There’s something about having the majority of your house filled with interesting design elements that makes the not so designed spaces stand out even more. And that’s how I felt about this hallway leading from our garage. It is a small hallway, making this DIY hallway transformation pretty quick and simple!
So when you come in from the garage, if you turn left, you go into my kitchen and if you go straight this hallway is your view. It was very plain and didn’t have any design elements going for it. Off of it are the mudroom, the powder room (which is still one of my favorite projects to date) the laundry room, and the kitchen, all of which have been custom designed and DIY-ed. So you can imagine, this hallway was looking a little unfinished.
DIY Hallway Transformation
Tools and supplies:
Benjamin Moore Simply White (semi gloss)
Benjamin Moore Cheating Heart (flat)
I started this project with the picture frame molding. And, I actually designed the whole molding layout on the wall around the functional piece of art I was going to be putting up. I did this in my living room too, putting picture frame molding around where I want the art to permanently live. It makes the art feel more purposeful and substantial.
If you’ve been around for a while you might remember when I did picture frame molding in the powder room off of this hallway. You can find an in-depth tutorial on that in this post.
A little tip I have so you don’t have to keep measuring everything out, is to find yourself a spacer! I just used a scrap piece of MDF.
One common misconception that I see a lot with molding boxes is that the boxes are all supposed to be the same size. But it’s actually the spaces that are supposed to be the same size, which is why a spacer comes in handy! So in my project, the space between the box and the trim is the same size. No matter the size of the wall the box is going on. My box is created by 3.5” gaps on all 4 sides of the box. The lower boxes all stop at 3 ft up the wall. Then it’s a 3.5” space to start the upper box.
This is another project where I encased my light switch box to give the molding a place to resolve into. You can watch me do that in this reel.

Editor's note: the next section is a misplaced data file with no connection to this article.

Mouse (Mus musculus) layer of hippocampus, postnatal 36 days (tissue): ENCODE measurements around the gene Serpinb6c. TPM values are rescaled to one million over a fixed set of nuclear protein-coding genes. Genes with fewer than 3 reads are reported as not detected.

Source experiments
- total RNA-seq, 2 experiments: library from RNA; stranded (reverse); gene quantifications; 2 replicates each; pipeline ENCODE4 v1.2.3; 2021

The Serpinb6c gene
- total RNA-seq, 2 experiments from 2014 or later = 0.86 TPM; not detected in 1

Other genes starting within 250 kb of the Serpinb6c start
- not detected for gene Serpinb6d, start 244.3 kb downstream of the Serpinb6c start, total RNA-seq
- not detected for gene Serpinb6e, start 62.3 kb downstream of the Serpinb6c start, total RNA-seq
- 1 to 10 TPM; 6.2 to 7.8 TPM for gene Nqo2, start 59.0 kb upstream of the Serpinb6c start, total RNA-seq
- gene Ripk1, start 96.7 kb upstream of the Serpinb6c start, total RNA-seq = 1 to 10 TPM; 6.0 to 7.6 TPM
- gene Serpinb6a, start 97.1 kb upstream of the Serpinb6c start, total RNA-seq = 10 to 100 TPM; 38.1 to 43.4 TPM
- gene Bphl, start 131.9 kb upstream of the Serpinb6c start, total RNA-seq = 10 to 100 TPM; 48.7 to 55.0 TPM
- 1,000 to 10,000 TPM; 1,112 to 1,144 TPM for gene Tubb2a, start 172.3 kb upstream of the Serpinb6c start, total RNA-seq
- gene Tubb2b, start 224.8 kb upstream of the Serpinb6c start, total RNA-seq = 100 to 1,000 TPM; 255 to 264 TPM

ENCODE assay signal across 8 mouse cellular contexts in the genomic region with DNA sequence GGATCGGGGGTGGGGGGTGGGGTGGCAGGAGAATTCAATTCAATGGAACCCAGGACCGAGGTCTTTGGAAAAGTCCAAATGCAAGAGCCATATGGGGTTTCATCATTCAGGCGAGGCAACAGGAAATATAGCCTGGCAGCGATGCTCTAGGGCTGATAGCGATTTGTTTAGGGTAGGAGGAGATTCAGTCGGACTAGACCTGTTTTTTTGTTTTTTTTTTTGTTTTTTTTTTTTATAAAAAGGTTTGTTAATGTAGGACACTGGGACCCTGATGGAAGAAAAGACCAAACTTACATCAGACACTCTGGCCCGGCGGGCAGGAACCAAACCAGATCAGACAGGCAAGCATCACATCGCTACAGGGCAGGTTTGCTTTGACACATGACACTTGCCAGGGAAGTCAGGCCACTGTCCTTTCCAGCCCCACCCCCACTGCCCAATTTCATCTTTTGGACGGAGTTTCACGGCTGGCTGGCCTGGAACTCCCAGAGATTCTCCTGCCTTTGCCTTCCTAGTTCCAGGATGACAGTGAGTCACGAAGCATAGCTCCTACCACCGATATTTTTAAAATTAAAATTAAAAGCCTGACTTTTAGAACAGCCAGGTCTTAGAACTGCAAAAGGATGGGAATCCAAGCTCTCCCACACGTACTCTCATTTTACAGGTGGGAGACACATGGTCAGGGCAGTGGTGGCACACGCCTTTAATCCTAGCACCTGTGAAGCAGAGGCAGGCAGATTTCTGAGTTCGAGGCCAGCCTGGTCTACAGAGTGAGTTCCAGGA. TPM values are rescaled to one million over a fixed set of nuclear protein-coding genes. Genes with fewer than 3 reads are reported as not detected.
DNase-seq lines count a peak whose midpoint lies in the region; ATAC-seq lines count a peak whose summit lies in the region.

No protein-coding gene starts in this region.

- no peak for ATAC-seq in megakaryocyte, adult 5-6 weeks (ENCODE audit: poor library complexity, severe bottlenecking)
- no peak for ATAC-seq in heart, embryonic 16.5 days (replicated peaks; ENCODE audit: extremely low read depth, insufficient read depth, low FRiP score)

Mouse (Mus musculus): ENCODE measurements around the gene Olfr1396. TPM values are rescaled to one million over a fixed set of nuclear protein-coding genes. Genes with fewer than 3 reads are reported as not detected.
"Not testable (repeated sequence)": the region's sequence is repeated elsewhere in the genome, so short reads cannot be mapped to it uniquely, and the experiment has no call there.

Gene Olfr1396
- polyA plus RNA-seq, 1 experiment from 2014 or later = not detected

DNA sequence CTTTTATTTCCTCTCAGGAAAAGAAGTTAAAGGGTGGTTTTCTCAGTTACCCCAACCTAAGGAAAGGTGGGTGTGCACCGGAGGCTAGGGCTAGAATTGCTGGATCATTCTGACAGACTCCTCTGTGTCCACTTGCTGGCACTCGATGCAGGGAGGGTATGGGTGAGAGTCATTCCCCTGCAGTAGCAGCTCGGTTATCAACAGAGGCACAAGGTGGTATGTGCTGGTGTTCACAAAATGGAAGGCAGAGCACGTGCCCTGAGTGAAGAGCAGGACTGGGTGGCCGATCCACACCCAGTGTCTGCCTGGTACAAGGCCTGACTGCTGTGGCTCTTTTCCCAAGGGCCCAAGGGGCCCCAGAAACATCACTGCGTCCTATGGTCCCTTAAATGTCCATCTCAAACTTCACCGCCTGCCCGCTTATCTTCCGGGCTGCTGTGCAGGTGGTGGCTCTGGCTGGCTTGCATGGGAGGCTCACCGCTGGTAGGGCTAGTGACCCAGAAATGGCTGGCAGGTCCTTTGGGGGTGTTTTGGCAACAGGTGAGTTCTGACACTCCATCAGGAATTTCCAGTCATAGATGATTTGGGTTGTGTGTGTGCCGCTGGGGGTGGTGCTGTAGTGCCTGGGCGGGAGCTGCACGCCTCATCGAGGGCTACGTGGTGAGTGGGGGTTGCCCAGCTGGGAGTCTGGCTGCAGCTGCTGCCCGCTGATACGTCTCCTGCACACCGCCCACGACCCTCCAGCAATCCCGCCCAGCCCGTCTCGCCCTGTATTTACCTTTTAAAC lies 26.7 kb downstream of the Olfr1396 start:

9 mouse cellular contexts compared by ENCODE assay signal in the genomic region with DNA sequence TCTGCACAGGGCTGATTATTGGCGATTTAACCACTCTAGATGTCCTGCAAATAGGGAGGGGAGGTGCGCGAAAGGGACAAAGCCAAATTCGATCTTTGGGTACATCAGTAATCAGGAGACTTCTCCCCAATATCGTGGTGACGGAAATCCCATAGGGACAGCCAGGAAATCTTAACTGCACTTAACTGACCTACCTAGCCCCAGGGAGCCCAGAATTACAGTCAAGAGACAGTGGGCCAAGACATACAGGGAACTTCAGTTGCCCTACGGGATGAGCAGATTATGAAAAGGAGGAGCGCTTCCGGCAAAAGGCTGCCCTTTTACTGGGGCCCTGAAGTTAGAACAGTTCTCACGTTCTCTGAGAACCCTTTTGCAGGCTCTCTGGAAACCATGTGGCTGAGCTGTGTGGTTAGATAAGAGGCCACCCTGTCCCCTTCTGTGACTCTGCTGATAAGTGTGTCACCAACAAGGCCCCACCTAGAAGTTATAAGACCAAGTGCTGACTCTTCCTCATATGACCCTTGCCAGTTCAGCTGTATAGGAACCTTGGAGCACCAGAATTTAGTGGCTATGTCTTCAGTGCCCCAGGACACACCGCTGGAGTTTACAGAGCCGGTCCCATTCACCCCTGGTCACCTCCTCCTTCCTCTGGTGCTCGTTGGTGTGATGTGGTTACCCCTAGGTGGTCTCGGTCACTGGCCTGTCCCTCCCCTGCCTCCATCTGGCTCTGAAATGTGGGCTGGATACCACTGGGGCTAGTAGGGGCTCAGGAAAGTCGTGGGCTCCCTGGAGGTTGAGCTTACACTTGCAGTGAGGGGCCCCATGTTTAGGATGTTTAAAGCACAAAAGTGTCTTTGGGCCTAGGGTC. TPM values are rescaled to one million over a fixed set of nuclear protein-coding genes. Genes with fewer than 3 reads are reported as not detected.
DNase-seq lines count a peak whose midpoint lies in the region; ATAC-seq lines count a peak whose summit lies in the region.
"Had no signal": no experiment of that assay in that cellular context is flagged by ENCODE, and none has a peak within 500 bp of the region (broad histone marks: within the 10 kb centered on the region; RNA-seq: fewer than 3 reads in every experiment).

If you’re intimidated by a saw, a project like this is a great place to use molding shears. They work great for slimmer trim profiles.
Don’t skip this step: Go back through and caulk all the cracks and fill the nail holes. As tedious as it is, it’s important to the overall finished look of the space.
After the molding was up I decided to fix the problem that has driven me nuts since we moved in: the can lights not being centered in the hallway. The reason they couldn’t be centered was because there’s a joist that runs directly down the center of the hallway. But since I was replacing the can lights with pendant lights, we were able to patch them up. Then, we hang the new lights directly from the joist.
Before I hung the new lights though, I painted the ceiling! My advice when deciding to paint a room is to look at the adjoining rooms and how they tie in. My mudroom ceiling was already dark, so painting this ceiling dark to match that and the doors adds interest, but doesn’t make it too busy. I always use a flat paint on a ceiling unless you want reflection from the lights. The color I used is Cheating Heart by Benjamin Moore.
Then, some of you thought I was a little crazy, but I went over the Simply White by Benjamin Moore walls in eggshell with Simply White by Benjamin Moore in semi-gloss. I know, I know, but why paint it the same color but in a different finish you ask. Well, this is a high traffic area and dust tends to settle on molding. But dust also falls off and wipes down better with semi-gloss paint, so that’s where that decision came from. It may seem a little weird, but hopefully that makes more sense now.
Once the paint had dried I hung up the main feature of this DIY hallway transformation: the Bolen command center, aka our family calendar! Things were starting to get a little crazy in this house, so this was much needed. It’s great, you can personalize it to your name and your family’s needs. And with that final piece, this DIY hallway transformation is complete!